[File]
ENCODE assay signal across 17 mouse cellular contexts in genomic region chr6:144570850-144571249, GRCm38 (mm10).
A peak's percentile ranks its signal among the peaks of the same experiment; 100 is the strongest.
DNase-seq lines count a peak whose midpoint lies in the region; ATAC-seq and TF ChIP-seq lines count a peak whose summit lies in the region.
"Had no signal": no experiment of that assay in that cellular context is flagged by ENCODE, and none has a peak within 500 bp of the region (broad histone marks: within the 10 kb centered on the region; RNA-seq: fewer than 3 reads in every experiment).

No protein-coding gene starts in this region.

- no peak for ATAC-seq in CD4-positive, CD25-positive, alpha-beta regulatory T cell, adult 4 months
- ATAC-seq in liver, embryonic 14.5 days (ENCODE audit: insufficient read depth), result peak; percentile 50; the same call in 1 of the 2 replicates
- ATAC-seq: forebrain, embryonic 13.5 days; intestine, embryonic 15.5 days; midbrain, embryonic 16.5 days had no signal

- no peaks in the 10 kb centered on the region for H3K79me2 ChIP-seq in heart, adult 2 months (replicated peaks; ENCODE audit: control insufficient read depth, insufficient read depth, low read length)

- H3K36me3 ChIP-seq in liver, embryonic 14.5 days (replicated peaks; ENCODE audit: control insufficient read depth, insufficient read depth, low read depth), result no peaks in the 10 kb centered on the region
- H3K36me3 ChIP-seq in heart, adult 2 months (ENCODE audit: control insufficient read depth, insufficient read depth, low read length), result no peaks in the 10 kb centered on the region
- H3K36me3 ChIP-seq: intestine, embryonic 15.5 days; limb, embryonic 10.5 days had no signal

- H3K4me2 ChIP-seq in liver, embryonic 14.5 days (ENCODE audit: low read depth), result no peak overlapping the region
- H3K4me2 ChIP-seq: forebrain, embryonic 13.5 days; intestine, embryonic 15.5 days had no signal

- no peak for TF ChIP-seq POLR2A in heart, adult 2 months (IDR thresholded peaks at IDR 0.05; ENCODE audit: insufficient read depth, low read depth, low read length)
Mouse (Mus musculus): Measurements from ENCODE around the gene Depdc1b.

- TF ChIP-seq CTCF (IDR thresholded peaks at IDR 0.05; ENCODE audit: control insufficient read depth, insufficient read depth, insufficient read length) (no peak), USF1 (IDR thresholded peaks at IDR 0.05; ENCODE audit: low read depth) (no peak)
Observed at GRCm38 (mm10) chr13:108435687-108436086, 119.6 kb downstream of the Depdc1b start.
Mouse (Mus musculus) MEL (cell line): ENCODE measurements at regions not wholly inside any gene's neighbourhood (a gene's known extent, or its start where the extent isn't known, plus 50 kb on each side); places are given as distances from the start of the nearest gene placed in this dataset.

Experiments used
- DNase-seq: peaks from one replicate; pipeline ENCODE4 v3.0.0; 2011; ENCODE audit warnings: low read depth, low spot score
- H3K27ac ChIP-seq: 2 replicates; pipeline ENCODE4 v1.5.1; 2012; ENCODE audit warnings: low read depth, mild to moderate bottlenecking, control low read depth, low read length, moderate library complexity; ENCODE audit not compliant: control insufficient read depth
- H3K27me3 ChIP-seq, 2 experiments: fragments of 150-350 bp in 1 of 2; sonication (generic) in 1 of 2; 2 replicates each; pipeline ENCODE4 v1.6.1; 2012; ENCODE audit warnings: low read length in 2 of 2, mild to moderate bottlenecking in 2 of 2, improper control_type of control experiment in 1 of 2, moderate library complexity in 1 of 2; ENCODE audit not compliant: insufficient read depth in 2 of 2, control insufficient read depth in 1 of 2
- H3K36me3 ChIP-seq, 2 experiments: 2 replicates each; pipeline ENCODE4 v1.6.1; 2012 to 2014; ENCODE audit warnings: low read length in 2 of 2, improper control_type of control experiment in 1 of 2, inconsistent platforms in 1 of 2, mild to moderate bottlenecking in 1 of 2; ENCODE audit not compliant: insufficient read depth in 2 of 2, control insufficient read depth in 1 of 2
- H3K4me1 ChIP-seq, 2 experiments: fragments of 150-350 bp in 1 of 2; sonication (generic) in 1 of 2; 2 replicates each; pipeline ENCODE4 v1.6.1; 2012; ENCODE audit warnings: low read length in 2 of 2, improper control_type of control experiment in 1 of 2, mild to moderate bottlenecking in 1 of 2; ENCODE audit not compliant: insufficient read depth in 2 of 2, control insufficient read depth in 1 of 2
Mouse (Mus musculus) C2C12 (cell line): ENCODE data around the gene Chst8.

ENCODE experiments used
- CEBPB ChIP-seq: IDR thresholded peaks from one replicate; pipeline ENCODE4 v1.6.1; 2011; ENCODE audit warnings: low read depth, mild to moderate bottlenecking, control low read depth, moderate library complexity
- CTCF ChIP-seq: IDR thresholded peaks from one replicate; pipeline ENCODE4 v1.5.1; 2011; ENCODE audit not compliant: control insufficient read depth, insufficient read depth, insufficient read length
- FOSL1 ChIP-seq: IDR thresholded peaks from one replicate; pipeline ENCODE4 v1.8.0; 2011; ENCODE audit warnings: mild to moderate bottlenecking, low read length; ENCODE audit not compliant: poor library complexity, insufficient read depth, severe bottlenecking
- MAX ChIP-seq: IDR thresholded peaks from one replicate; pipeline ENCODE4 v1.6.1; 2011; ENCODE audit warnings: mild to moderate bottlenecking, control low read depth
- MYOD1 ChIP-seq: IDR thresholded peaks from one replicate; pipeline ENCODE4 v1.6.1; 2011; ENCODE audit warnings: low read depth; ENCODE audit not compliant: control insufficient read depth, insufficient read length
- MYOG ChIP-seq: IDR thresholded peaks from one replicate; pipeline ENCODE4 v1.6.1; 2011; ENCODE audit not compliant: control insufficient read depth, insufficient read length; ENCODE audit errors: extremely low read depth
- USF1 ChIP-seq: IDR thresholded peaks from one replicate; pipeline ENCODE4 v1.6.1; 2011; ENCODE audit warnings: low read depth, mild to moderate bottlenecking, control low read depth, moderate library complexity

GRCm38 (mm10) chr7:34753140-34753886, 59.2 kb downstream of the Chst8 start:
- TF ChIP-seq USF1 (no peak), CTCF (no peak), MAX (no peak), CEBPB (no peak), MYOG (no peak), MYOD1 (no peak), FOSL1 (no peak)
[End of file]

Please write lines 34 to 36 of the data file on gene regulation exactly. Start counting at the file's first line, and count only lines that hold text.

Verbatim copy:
- USF1 ChIP-seq: IDR thresholded peaks from one replicate; pipeline ENCODE4 v1.6.1; 2011; ENCODE audit warnings: low read depth, mild to moderate bottlenecking, control low read depth, moderate library complexity

GRCm38 (mm10) chr7:34753140-34753886, 59.2 kb downstream of the Chst8 start:
- TF ChIP-seq USF1 (no peak), CTCF (no peak), MAX (no peak), CEBPB (no peak), MYOG (no peak), MYOD1 (no peak), FOSL1 (no peak)